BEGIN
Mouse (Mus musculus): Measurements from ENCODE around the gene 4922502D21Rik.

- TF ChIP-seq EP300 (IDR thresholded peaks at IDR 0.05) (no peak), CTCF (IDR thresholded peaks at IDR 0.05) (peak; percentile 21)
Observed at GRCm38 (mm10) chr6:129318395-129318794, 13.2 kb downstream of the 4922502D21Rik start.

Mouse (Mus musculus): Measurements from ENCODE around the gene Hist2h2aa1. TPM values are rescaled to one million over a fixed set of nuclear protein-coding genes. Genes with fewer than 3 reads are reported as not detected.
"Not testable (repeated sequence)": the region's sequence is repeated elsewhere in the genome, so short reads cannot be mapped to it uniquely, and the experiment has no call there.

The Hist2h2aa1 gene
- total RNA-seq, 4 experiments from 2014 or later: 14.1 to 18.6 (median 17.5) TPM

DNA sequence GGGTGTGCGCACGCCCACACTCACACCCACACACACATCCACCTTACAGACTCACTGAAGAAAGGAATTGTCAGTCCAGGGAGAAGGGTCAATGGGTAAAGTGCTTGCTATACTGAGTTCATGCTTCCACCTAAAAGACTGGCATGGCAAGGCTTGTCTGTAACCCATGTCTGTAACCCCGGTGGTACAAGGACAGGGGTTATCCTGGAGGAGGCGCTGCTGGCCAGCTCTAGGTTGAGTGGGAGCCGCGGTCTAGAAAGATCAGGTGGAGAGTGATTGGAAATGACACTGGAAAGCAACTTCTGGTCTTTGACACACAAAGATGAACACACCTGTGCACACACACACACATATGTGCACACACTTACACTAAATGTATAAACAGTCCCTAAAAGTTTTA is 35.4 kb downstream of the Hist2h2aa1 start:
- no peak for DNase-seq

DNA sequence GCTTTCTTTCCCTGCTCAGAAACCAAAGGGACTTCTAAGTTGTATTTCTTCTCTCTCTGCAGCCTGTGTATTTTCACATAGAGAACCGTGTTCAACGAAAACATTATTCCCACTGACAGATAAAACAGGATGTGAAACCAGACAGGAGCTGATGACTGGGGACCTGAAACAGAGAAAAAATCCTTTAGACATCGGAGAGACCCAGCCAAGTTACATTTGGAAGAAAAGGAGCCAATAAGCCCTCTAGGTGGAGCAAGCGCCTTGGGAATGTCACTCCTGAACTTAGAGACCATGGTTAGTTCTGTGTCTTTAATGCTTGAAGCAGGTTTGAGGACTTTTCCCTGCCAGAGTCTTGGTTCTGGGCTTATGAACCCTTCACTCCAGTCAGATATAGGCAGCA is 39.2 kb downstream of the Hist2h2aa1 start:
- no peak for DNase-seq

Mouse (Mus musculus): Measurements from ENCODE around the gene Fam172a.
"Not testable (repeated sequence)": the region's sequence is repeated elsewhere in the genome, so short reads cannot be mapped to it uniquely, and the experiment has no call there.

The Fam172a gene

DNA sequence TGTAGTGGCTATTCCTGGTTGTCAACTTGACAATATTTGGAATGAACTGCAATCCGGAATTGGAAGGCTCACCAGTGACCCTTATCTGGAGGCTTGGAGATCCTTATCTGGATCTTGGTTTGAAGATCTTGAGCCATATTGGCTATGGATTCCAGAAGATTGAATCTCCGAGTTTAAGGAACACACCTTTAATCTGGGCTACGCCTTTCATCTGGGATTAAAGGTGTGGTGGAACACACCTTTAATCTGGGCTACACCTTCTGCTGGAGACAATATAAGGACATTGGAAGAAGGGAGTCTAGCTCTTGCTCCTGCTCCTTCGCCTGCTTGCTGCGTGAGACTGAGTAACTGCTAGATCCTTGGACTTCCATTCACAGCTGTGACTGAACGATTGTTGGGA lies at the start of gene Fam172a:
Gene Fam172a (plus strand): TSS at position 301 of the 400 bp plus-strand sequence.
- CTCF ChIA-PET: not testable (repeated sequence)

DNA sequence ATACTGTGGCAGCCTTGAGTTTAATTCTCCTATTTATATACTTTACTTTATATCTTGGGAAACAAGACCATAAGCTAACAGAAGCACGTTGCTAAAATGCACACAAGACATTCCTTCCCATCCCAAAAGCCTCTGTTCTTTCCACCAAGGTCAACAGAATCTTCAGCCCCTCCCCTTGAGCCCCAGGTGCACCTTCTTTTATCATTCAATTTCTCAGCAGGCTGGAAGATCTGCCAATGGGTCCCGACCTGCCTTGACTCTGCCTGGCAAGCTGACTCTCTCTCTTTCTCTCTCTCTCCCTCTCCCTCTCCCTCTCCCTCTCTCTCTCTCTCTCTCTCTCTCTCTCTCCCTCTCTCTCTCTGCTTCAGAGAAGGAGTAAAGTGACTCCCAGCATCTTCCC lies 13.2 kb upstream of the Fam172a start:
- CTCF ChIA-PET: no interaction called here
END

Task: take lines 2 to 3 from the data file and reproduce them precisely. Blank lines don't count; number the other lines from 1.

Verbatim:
- TF ChIP-seq EP300 (IDR thresholded peaks at IDR 0.05) (no peak), CTCF (IDR thresholded peaks at IDR 0.05) (peak; percentile 21)
Observed at GRCm38 (mm10) chr6:129318395-129318794, 13.2 kb downstream of the 4922502D21Rik start.